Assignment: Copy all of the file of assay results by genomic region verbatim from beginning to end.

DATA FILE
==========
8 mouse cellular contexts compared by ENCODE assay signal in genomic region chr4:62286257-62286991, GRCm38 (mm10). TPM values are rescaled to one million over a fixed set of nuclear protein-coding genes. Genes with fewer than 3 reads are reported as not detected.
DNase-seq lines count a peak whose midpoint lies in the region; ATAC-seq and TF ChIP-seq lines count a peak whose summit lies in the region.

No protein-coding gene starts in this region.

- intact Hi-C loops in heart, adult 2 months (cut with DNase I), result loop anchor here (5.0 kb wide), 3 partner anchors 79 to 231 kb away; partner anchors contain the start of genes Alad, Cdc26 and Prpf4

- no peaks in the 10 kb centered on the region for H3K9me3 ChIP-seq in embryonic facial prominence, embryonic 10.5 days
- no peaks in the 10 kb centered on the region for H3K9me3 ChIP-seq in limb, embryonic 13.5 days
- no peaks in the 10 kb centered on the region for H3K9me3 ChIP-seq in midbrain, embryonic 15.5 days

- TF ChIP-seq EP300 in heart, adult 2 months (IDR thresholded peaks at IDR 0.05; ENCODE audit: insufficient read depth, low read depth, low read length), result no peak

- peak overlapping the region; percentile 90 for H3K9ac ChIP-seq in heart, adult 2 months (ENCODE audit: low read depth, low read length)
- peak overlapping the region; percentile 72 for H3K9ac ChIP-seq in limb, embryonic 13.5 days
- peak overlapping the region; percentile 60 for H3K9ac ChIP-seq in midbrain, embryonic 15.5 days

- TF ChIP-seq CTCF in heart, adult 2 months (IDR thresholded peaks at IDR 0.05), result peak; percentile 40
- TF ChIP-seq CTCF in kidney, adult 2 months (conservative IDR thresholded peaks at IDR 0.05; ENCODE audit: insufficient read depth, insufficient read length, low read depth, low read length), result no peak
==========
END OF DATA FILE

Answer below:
8 mouse cellular contexts compared by ENCODE assay signal in genomic region chr4:62286257-62286991, GRCm38 (mm10). TPM values are rescaled to one million over a fixed set of nuclear protein-coding genes. Genes with fewer than 3 reads are reported as not detected.
DNase-seq lines count a peak whose midpoint lies in the region; ATAC-seq and TF ChIP-seq lines count a peak whose summit lies in the region.

No protein-coding gene starts in this region.

- intact Hi-C loops in heart, adult 2 months (cut with DNase I), result loop anchor here (5.0 kb wide), 3 partner anchors 79 to 231 kb away; partner anchors contain the start of genes Alad, Cdc26 and Prpf4

- no peaks in the 10 kb centered on the region for H3K9me3 ChIP-seq in embryonic facial prominence, embryonic 10.5 days
- no peaks in the 10 kb centered on the region for H3K9me3 ChIP-seq in limb, embryonic 13.5 days
- no peaks in the 10 kb centered on the region for H3K9me3 ChIP-seq in midbrain, embryonic 15.5 days

- TF ChIP-seq EP300 in heart, adult 2 months (IDR thresholded peaks at IDR 0.05; ENCODE audit: insufficient read depth, low read depth, low read length), result no peak

- peak overlapping the region; percentile 90 for H3K9ac ChIP-seq in heart, adult 2 months (ENCODE audit: low read depth, low read length)
- peak overlapping the region; percentile 72 for H3K9ac ChIP-seq in limb, embryonic 13.5 days
- peak overlapping the region; percentile 60 for H3K9ac ChIP-seq in midbrain, embryonic 15.5 days

- TF ChIP-seq CTCF in heart, adult 2 months (IDR thresholded peaks at IDR 0.05), result peak; percentile 40
- TF ChIP-seq CTCF in kidney, adult 2 months (conservative IDR thresholded peaks at IDR 0.05; ENCODE audit: insufficient read depth, insufficient read length, low read depth, low read length), result no peak